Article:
Congress has passed a follow-up to the $2.2 trillion stimulus package introduced in April 2020—and it may not stop there. We look at the municipal sectors set to benefit most.
Investors look to the municipal market for both quality and diversification. They were rewarded in 2020, when the municipal market proved resilient despite a challenging economic environment. Investment-grade municipals quickly rebounded from the spring’s extreme volatility to deliver solid returns for the year on the back of declining interest rates and stable credit fundamentals. The strength of municipal credit quality surprised many, including forecasters who envisioned doom and gloom earlier in the year. April’s $2.2 trillion Coronavirus Aid, Relief, and Economic Security (CARES) Act was instrumental in stabilizing the economy for much of the year, proving essential in supporting many areas of municipal finance, including state and local governments, transportation, education, and health care.
The lame-duck session of Congress followed this in December with a long-awaited boost to the CARES Act: the $900 billion Coronavirus Response and Relief Supplemental Appropriations Act (CRRSA). While the bill doesn’t provide direct aid to state and local governments, it will provide over $100 billion in aid to various municipal sectors.
One of the biggest beneficiaries of the new bill is the education sector. Elementary and secondary schools will receive $54 billion in aid, and higher education institutions will receive $20 billion. Elementary and secondary education is usually the largest expense item in state budgets, with states covering 47% of K–12 education costs on average. The significant education aid can therefore be viewed as back-door aid to states, since they’ll have the ability to cut school funding, yet school budgets could still be made whole through federal aid.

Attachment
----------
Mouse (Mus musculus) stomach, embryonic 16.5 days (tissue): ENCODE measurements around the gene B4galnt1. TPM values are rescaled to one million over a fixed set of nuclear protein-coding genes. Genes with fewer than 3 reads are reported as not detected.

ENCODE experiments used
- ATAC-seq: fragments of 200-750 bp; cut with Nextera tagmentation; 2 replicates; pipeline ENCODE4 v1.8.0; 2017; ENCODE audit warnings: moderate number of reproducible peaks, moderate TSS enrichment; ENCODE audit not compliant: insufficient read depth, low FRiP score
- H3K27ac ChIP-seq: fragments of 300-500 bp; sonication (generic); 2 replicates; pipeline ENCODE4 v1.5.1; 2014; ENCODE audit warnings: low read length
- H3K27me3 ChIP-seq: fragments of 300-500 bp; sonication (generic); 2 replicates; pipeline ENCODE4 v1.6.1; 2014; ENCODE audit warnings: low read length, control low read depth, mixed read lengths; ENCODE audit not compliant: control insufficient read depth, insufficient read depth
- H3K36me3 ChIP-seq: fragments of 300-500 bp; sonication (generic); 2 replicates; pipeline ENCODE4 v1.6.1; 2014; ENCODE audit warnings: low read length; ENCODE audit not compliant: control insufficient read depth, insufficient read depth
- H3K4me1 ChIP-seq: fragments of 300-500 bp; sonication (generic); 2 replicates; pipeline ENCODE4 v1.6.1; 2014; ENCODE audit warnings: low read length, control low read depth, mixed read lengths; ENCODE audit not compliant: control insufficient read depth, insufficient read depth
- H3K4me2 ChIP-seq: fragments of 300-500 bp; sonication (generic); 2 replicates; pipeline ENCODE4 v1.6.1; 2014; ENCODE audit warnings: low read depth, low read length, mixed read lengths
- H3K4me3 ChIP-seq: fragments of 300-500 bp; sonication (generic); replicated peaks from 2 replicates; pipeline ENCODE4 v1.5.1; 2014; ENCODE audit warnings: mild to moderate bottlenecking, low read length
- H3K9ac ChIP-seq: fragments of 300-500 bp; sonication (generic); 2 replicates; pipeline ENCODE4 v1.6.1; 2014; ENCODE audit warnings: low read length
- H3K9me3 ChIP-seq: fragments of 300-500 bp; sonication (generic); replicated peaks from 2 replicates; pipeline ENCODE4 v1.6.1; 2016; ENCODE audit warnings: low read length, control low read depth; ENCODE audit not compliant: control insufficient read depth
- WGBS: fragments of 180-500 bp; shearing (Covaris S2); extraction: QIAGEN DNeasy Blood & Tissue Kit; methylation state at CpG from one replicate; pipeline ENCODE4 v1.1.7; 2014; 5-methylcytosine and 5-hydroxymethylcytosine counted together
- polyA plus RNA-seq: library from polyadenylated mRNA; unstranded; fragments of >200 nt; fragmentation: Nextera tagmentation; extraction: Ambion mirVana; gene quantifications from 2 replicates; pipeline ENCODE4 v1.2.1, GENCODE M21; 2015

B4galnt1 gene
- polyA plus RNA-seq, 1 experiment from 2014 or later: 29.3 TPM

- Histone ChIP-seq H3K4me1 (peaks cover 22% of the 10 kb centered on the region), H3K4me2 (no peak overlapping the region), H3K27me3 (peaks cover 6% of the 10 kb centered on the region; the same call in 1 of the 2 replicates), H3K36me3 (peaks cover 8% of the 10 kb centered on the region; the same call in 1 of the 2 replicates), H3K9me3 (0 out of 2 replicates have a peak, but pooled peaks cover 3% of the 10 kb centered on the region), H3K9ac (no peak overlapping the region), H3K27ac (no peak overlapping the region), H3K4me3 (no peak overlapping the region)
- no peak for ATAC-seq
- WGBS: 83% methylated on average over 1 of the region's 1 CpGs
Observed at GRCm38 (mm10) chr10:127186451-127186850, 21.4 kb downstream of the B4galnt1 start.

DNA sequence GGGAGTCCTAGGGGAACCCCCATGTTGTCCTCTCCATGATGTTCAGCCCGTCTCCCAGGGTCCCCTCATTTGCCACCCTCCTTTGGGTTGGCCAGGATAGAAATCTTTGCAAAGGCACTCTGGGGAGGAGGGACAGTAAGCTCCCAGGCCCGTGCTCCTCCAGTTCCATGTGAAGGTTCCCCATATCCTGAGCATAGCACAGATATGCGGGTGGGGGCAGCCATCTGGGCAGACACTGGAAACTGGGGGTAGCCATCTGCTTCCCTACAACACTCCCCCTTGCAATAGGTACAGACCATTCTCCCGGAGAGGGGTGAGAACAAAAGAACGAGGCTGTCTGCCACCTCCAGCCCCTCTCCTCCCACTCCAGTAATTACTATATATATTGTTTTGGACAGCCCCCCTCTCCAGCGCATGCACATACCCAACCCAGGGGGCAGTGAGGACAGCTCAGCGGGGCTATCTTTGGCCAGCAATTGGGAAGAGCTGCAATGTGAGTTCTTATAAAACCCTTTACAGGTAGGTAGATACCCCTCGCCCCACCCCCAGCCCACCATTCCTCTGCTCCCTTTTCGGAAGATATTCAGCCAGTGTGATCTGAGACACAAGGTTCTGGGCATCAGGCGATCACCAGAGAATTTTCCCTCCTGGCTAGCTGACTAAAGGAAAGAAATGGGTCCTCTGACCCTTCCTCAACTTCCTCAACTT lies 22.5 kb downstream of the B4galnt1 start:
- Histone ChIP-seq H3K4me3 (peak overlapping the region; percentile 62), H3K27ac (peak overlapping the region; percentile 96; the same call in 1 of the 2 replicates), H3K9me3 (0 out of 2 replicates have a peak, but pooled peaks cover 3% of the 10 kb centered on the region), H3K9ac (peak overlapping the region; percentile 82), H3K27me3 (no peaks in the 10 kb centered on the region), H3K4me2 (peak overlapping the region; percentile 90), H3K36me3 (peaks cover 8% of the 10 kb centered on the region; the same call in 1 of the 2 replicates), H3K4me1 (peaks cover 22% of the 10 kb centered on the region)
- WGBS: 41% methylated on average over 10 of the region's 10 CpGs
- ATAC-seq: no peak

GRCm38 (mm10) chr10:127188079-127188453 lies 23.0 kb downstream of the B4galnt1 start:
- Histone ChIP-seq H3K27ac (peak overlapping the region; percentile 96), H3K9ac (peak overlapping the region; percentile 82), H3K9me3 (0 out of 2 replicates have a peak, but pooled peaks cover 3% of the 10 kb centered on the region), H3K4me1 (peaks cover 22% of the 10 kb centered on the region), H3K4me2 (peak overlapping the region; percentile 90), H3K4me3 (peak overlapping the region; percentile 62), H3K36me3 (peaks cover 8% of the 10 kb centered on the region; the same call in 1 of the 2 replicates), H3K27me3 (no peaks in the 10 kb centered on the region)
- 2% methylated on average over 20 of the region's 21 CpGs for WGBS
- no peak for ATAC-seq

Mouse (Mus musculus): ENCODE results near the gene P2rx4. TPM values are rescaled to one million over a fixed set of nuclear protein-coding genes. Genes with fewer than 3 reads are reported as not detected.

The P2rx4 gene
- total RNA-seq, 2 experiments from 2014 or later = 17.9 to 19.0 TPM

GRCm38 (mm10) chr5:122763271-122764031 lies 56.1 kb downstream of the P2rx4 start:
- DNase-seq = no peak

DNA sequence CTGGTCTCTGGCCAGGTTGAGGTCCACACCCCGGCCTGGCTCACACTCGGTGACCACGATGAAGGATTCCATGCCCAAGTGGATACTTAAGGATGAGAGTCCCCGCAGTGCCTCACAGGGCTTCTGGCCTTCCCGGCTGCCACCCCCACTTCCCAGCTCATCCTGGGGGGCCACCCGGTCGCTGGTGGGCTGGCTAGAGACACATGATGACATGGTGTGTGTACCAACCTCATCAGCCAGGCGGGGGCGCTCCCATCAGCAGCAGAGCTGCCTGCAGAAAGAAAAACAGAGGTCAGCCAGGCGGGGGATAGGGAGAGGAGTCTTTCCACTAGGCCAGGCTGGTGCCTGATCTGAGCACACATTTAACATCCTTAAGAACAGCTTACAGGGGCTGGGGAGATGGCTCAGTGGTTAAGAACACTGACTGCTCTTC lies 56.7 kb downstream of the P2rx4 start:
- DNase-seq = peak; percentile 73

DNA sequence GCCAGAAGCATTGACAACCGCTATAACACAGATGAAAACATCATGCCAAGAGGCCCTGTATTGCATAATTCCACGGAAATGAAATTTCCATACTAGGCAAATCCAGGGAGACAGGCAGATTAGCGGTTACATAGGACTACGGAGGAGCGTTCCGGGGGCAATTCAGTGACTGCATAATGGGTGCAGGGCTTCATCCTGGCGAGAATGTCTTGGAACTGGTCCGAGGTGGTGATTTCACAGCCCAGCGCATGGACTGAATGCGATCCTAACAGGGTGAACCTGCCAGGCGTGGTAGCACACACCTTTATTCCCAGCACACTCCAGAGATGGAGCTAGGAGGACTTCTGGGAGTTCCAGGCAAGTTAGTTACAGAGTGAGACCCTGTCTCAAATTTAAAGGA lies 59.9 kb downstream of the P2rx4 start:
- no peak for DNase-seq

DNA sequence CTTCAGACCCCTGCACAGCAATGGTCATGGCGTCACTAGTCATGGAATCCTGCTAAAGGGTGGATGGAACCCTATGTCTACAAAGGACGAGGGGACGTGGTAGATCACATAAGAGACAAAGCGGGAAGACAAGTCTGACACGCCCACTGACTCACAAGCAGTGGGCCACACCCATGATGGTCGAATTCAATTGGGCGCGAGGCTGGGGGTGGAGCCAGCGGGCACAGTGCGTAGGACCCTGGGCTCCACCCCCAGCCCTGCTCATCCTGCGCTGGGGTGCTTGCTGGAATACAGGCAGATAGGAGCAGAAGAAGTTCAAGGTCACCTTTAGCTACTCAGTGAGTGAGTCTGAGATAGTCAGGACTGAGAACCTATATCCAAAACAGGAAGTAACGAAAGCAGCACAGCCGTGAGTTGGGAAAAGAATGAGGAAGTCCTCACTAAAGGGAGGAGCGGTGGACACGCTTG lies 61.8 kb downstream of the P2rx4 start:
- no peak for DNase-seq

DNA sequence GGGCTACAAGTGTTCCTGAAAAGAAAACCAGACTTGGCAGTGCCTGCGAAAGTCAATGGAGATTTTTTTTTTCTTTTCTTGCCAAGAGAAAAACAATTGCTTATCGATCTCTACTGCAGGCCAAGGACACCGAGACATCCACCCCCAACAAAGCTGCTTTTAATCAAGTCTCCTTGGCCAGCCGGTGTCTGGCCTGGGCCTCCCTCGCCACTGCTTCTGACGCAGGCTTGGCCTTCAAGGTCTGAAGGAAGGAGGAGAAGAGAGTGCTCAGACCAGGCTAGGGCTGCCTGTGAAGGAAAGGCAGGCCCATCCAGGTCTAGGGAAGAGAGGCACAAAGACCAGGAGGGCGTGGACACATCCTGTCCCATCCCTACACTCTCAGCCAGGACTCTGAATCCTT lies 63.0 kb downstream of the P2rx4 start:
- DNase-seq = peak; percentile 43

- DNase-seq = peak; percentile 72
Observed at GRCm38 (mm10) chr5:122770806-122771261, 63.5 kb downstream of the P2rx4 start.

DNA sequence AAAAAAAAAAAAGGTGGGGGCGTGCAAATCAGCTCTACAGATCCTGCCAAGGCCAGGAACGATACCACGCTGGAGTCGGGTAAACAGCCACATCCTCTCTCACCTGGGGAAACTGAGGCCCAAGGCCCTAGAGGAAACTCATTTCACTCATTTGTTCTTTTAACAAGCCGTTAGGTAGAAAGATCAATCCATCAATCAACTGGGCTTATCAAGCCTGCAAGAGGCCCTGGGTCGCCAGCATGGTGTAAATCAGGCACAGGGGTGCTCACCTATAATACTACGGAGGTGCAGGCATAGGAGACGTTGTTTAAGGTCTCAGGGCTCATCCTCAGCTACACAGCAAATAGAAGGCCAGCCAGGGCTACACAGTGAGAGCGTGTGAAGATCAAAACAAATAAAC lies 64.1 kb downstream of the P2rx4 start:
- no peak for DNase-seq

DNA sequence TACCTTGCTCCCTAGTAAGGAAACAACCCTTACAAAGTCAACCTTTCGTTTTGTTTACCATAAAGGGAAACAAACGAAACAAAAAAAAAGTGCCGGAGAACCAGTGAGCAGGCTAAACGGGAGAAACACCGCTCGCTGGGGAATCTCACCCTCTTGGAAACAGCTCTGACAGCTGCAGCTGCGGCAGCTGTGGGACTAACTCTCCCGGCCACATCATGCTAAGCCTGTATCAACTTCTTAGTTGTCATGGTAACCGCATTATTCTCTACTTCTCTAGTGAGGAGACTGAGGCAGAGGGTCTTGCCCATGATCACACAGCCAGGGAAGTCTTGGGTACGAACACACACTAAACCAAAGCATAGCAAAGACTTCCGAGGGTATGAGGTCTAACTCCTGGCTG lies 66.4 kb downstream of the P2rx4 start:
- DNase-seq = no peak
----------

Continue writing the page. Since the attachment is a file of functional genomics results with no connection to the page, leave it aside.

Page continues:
Other sectors benefiting from the bill include:
- $14 billion for mass transit agencies, distributed based on each provider’s operating expenses. The Metropolitan Transportation Authority of New York alone is expected to receive $4 billion.
- $10 billion for highways, distributed via state-level departments of transportation and certain local transportation industries. US toll roads benefit from very strong liquidity levels, but vehicle miles traveled were still down approximately 11% in October 2020 compared with the prior year, according to Federal Reserve Economic Data.
- $3 billion for hospitals. COVID-19 hospitalizations are near-record levels, and hospitals expected greater support from this stimulus package. While the $3 billion in aid was lower than expected, hospitals and other health care providers received a total of $175 billion from various federal stimulus packages throughout 2020.
- $2 billion for airports. Airport traffic was down 71% in the third quarter of 2020 compared with the prior year. Volumes are expected to remain depressed through the first half of 2021 before rebounding in the second half of the year due to vaccinations. The $2 billion in aid from this package, combined with the $10 billion in aid that airports received through the CARES Act, is expected to support most airport authorities into 2022.
Investors are beginning to see the light at the end of the tunnel from rapidly developed vaccines and significant economic stimulus intended to bridge the gap to a postpandemic world. We expect the resilience in municipal credit quality witnessed in 2020 to continue in 2021. This positive outlook on muni credit may provide a lift to valuations and, more importantly, preserve both the quality and diversification that investors seek from the municipal asset class.
Special thanks to Eaton Vance director of municipal research Bill Delahunty, CFA, for his significant contributions to this post.